Vines #4

Vines Fractal 34

The r1 parameter in accumulator function has been reduced. In other words, here is a more viny picture for the Vines series.

What follows is a lengthy post that has almost nothing to do with the featured image. While looking for vine fractals on the internet I found some stalk fractals which reminded me of some other ways to color fractals. I do not plan to do a series on these alternatives, or create my own examples. Although that plan may change someday if I am staring at a blank post and have nothing else to write about. Nonetheless, they deserve some mention.

Previously, I stated that a fractal calculation creates a bucket of numbers that are used to determine a color. The numbers have a particular order so a list or sequence of numbers is a more accurate description than bucket. If you are curious, Robert Devaney has a good entry level article What is the Mandelbrot Set.

I will just start with this list of numbers, “the orbit”, and discuss how to create a color. The first method people used, and probably still the most common is escape time counting, which amounts to simply counting how many numbers are less than a fixed threshold value. I wrote about that method way back in Smooth 1D Colors #1, to demonstrate non-smooth coloring.

I always found iteration counting somewhat disappointing. You have this big list of numbers, and all you do is count them? Surely there is more information and other things of interest in these numbers than a count. Back in the day I really did believe we were missing some deep mathematical meaning. Now, I do not care about mathematical meaning, I am just looking to create pretty pictures. Simple counting overlooks much potential.

In addition to smoothing out the color bands in those early escape time fractals, I was motivated to develop accumulator colors because it used all of the numbers in the orbit. It provides alternate interesting ways to color the same basic fractal.

Here are a couple of “stalky” early coloring ideas that go beyond counting. First the Pickover stalk, Image, Article. (The Wikipedia article incorrectly calls this an orbit trap, and I think it overstates the mathematical significance.)

This method uses the closest distance the orbit gets to either the x or y axes. Or a little more formally, if zk = xk + i * yk, then d = mink (min |xk|, |yk |) is used for coloring. k is an index that ranges over all of the points in the orbit.

The second example is orbit traps, here is an example of orbit trap stalks. The orbit trap method tests each orbit point against a boolean (true/false) condition. If zk is the first orbit point for which the test is true, then the index number k is used to determine the color. The exact formula is not documented for the linked image, but it would be something like min(|xk|,|yk |) < 0.1.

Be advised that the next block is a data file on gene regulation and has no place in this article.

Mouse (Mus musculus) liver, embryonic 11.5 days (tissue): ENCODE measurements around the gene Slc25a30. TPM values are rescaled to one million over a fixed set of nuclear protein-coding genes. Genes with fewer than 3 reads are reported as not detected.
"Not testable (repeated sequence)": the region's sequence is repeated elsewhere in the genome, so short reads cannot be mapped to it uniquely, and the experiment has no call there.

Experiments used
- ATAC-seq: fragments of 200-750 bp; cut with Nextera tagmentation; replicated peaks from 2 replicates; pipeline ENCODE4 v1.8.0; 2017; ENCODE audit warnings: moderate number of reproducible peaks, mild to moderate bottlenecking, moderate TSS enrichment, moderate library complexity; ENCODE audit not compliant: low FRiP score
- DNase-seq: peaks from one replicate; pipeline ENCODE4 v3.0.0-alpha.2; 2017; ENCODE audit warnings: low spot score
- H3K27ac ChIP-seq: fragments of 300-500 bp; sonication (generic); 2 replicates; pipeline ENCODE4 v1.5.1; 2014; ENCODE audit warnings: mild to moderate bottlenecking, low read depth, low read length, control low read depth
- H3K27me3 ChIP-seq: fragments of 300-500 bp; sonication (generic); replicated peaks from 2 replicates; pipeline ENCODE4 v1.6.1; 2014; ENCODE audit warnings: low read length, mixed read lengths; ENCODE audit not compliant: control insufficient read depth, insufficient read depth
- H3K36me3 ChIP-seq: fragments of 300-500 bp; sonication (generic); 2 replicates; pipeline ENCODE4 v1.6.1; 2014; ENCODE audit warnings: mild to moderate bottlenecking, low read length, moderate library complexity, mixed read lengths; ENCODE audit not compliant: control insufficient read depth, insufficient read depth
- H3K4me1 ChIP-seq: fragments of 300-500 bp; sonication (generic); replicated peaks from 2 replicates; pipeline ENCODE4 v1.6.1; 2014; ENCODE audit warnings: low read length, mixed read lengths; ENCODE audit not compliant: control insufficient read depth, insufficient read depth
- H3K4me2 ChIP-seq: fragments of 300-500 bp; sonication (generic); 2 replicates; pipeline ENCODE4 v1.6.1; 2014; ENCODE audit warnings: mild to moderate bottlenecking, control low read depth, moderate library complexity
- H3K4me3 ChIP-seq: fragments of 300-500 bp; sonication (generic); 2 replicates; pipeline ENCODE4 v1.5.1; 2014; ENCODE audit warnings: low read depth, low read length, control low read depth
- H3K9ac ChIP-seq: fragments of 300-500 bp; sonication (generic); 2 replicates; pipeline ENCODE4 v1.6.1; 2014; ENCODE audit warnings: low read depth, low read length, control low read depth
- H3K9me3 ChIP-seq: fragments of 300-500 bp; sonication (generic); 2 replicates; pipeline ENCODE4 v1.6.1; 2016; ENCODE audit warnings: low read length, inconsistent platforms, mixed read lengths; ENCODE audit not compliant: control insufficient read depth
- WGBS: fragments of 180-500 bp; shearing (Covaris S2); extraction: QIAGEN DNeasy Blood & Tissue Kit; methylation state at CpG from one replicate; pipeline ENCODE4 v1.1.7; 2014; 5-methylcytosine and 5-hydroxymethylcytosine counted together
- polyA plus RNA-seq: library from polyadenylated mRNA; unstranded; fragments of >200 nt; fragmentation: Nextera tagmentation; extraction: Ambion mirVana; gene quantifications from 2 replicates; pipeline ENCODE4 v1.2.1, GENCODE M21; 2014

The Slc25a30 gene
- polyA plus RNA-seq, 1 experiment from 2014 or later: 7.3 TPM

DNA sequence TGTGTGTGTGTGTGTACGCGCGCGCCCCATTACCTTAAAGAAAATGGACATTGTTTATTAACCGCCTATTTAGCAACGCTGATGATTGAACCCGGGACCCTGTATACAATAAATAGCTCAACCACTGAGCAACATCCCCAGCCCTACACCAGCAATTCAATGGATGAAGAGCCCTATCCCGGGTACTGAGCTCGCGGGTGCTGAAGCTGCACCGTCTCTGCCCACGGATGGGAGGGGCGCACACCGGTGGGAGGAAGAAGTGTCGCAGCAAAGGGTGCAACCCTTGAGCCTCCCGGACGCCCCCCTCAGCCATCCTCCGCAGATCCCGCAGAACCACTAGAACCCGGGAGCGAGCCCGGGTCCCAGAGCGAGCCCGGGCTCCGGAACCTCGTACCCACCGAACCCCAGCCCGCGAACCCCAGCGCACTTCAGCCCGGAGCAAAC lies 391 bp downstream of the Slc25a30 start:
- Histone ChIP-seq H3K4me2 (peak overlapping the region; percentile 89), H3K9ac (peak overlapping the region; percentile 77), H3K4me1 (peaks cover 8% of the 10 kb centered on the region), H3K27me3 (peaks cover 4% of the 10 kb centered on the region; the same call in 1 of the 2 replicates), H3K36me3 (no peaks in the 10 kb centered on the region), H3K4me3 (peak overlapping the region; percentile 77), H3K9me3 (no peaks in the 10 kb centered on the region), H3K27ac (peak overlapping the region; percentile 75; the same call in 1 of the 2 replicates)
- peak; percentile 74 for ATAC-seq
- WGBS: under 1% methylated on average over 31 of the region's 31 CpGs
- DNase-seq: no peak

The Wikipedia article on orbit traps is incorrect. I found a couple of good references here VisMath and Softology The latter is a support page for the fractal software  Visions of Chaos. I do not know anything about the software, if you try it out, let me know what you think.

So, where do these two methods fit into the fractal coloring landscape? Both methods use all of the orbit points, at least in the sense that they test each point and select one. Once selected, the color value is determined by that single orbit point. Pickover stalks uses the minimum value over all the orbit points, a real number. It turns out to be a continuous function of the orbit, and generates smooth colorings. Orbit traps use the index of the first orbit point, an integer, so it produces discrete colors. With orbit traps the focus becomes more on the trap shape than the generating fractal. Often a psuedo-3D effect is applied to the trapped region. When done right the result is artistically pleasing.

There is a key distinction between these methods. Pickover Stalks, and other min-value methods check all orbit points and finds the minimum value of some test function. They are naturally continuous. Whereas orbit traps use a boolean test condition and uses the first index (sometimes the last index) where the conditions is true. The result is a discrete value, the index. They are similar in that both apply some kind of test function to the orbit point. (As does accumulator colors.) The various min-distance methods, and accumulator colors predate orbit traps.

The Wikipedia article on orbit traps is actually describing the various min-distance methods. Some fractal programs have started calling any method that applies a test function to a point an orbit trap.

Bill Clinton might have said “It all depends on what your definition of orbit trap is”. (He did not say that, but he would if he read this post.) Definitions change and are basically whatever is the common usage. But, usually I  prefer accuracy and precision. So around here, I will use the more precise definitions of the various color methods.

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